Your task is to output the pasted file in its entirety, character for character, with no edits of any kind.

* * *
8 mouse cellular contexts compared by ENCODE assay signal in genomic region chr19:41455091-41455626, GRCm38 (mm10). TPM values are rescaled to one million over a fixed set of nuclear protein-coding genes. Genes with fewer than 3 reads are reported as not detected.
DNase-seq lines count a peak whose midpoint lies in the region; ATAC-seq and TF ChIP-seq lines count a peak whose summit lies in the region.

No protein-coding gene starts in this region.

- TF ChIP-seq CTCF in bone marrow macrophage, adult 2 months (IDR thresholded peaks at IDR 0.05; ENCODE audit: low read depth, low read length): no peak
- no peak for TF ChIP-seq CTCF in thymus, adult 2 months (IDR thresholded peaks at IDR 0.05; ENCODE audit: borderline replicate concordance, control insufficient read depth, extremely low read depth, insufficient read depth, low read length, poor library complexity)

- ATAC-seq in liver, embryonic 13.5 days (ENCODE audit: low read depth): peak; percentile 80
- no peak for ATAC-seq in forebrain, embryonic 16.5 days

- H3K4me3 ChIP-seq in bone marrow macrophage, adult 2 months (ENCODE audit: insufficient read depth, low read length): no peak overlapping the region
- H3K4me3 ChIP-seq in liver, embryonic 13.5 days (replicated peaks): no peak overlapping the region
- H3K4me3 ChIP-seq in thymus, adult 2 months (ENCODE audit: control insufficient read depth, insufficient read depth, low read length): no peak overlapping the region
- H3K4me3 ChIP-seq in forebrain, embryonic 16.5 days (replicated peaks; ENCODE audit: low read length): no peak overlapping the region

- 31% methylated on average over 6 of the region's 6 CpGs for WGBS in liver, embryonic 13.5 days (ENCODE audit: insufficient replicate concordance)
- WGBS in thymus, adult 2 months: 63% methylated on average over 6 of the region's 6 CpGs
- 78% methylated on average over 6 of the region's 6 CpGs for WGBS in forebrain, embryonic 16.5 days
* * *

8 mouse cellular contexts compared by ENCODE assay signal in genomic region chr19:41455091-41455626, GRCm38 (mm10). TPM values are rescaled to one million over a fixed set of nuclear protein-coding genes. Genes with fewer than 3 reads are reported as not detected.
DNase-seq lines count a peak whose midpoint lies in the region; ATAC-seq and TF ChIP-seq lines count a peak whose summit lies in the region.

No protein-coding gene starts in this region.

- TF ChIP-seq CTCF in bone marrow macrophage, adult 2 months (IDR thresholded peaks at IDR 0.05; ENCODE audit: low read depth, low read length): no peak
- no peak for TF ChIP-seq CTCF in thymus, adult 2 months (IDR thresholded peaks at IDR 0.05; ENCODE audit: borderline replicate concordance, control insufficient read depth, extremely low read depth, insufficient read depth, low read length, poor library complexity)

- ATAC-seq in liver, embryonic 13.5 days (ENCODE audit: low read depth): peak; percentile 80
- no peak for ATAC-seq in forebrain, embryonic 16.5 days

- H3K4me3 ChIP-seq in bone marrow macrophage, adult 2 months (ENCODE audit: insufficient read depth, low read length): no peak overlapping the region
- H3K4me3 ChIP-seq in liver, embryonic 13.5 days (replicated peaks): no peak overlapping the region
- H3K4me3 ChIP-seq in thymus, adult 2 months (ENCODE audit: control insufficient read depth, insufficient read depth, low read length): no peak overlapping the region
- H3K4me3 ChIP-seq in forebrain, embryonic 16.5 days (replicated peaks; ENCODE audit: low read length): no peak overlapping the region

- 31% methylated on average over 6 of the region's 6 CpGs for WGBS in liver, embryonic 13.5 days (ENCODE audit: insufficient replicate concordance)
- WGBS in thymus, adult 2 months: 63% methylated on average over 6 of the region's 6 CpGs
- 78% methylated on average over 6 of the region's 6 CpGs for WGBS in forebrain, embryonic 16.5 days